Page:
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comment Shameful, embarrassing, humiliating, catastrophic . . . giddy Autumn triumphs cannot mask abject World Cup failure

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Ireland players applaud their supporters after the 2019 Rugby World Cup quarter-final defeat to New Zealand in Chofu, Japan in 2019. Photo: Brendan Moran/Sportsfile

Ireland players applaud their supporters after the 2019 Rugby World Cup quarter-final defeat to New Zealand in Chofu, Japan in 2019. Photo: Brendan Moran/Sportsfile

Ireland players applaud their supporters after the 2019 Rugby World Cup quarter-final defeat to New Zealand in Chofu, Japan in 2019. Photo: Brendan Moran/Sportsfile

Unperturbed by serial World Cup failure, Irish rugby remains a global leader in its capacity to surrender to hype, and in its urge to peddle absurdly overblown fictions.

This compulsion to trumpet blast the nondescript, to elevate the significance of glorified challenge matches, and to upwardly distort the nation’s status tends to arrive at its most acute pitch amid the November chill.

Of course, on a primal level, the storm-roars of euphoria that howl across Lansdowne Road (or Lake Michigan) on those irregular occasions when Ireland outwit New Zealand are innate and entirely legitimate.

The extraordinary theatre of that 2016 afternoon in Soldier Field when Joe Schmidt’s side ended a 111-year wait to take down the All Blacks is tattooed to the marrow.

It felt monumental, beautiful, stirring. An eternal moment in time.

Not to acknowledge the eloquence of such evenings would amount to the last word in mean-spiritedness.

But there is an uncomfortable flip side to the narrative: The absence of context, the wilful amnesia about the inevitable Celtic carnage when Beauden Barrett got serious and morphed into tournament mode.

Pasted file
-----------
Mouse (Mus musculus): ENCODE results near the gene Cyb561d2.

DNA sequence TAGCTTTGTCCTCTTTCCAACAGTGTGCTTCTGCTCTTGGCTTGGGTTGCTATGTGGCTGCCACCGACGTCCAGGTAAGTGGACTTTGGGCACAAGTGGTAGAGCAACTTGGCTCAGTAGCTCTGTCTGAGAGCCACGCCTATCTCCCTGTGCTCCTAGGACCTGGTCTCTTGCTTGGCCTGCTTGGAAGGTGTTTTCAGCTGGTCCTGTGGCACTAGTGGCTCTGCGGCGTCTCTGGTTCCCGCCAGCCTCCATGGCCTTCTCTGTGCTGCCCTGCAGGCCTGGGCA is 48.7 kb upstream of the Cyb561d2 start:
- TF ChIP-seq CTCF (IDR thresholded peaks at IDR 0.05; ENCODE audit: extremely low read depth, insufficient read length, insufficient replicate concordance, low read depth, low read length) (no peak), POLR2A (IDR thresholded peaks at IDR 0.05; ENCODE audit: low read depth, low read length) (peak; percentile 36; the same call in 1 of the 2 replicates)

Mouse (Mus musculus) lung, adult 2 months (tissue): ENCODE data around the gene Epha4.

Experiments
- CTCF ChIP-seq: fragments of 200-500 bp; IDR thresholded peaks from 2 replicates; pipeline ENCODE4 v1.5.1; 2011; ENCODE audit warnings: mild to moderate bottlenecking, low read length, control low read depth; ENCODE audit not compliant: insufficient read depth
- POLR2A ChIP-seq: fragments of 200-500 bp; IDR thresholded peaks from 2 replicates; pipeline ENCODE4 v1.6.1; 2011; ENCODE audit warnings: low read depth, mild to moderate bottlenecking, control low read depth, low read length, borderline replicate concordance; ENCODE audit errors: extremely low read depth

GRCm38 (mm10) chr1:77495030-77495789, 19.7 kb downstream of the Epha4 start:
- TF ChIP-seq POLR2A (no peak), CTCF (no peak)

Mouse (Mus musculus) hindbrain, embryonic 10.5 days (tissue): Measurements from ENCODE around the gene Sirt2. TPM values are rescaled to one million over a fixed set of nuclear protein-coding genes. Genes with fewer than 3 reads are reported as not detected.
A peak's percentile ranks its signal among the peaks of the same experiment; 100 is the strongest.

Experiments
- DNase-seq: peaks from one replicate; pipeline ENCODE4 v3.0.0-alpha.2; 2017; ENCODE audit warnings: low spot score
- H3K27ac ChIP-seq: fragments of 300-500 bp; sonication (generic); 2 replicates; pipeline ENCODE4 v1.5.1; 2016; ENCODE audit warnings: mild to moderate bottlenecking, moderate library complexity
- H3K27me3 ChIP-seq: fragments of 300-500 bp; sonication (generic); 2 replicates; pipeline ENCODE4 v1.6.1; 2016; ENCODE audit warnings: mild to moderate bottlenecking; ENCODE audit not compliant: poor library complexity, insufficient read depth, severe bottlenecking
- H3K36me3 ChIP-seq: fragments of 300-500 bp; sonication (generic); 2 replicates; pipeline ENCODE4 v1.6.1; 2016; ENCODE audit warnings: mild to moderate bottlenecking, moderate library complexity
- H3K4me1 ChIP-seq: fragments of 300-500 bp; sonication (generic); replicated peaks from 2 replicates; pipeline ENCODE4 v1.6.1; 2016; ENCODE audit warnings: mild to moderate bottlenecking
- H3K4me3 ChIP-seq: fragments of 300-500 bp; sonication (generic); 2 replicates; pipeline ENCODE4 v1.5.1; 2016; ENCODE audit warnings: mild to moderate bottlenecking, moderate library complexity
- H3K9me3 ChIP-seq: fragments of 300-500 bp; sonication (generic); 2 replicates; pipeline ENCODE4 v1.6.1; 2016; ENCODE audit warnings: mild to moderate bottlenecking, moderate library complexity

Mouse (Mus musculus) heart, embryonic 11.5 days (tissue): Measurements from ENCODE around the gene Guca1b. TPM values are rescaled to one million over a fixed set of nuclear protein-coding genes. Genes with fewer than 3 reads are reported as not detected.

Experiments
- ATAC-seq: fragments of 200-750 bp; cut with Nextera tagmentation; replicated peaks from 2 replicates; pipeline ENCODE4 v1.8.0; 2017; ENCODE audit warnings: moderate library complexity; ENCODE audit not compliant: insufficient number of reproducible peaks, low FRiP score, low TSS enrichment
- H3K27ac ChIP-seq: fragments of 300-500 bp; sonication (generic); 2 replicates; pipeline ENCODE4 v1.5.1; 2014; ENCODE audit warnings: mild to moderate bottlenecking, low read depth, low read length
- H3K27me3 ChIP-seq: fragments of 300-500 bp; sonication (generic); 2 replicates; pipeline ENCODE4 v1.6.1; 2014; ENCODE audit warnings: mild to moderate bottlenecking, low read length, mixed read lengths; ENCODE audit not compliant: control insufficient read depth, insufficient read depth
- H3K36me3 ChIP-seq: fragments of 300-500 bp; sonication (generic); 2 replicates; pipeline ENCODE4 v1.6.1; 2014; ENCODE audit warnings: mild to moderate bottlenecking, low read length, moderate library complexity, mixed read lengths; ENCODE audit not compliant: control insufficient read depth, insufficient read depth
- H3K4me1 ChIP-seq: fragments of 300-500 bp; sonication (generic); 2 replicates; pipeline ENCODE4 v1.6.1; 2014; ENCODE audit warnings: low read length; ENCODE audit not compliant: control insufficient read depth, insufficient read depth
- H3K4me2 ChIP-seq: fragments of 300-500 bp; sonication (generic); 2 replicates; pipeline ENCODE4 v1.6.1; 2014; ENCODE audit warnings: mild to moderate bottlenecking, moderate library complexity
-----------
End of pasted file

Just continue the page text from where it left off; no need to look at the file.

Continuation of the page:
In case you'd forget, Ireland's underwhelming 2019 World Cup existence was finally euthanised by an injection of New Zealand brilliance that yielded a 32-point All Black victory that felt even more emphatic than Liverpool's recent disembowelling of Manchester United.

Ireland’s World Cup record stands alone on this island as a story of grotesque sporting underachievement.

In a code with, at a stretch, nine proper national teams, an inability to advance, even once, beyond the last eight pursing Webb Ellis Cup glory represents a truly monumental exhibition of incompetence.

Choose your adjective: Shameful, embarrassing, humiliating, catastrophic.

A nation powered by authentic sporting immortals – O’Driscoll, O’Connell, O’Gara, Sexton (even if injury has had a ruinous impact on Johnny’s tournaments) – has never once made it to the World Cup’s business end.

It is scarcely believable yet continually overlooked in the rush to beatify the authors of isolated friendly match (rugby aficionados hate the term, even it is entirely valid) victories over the titans of the southern hemisphere.

Consider the World Cup records of nations with similar or lesser resources.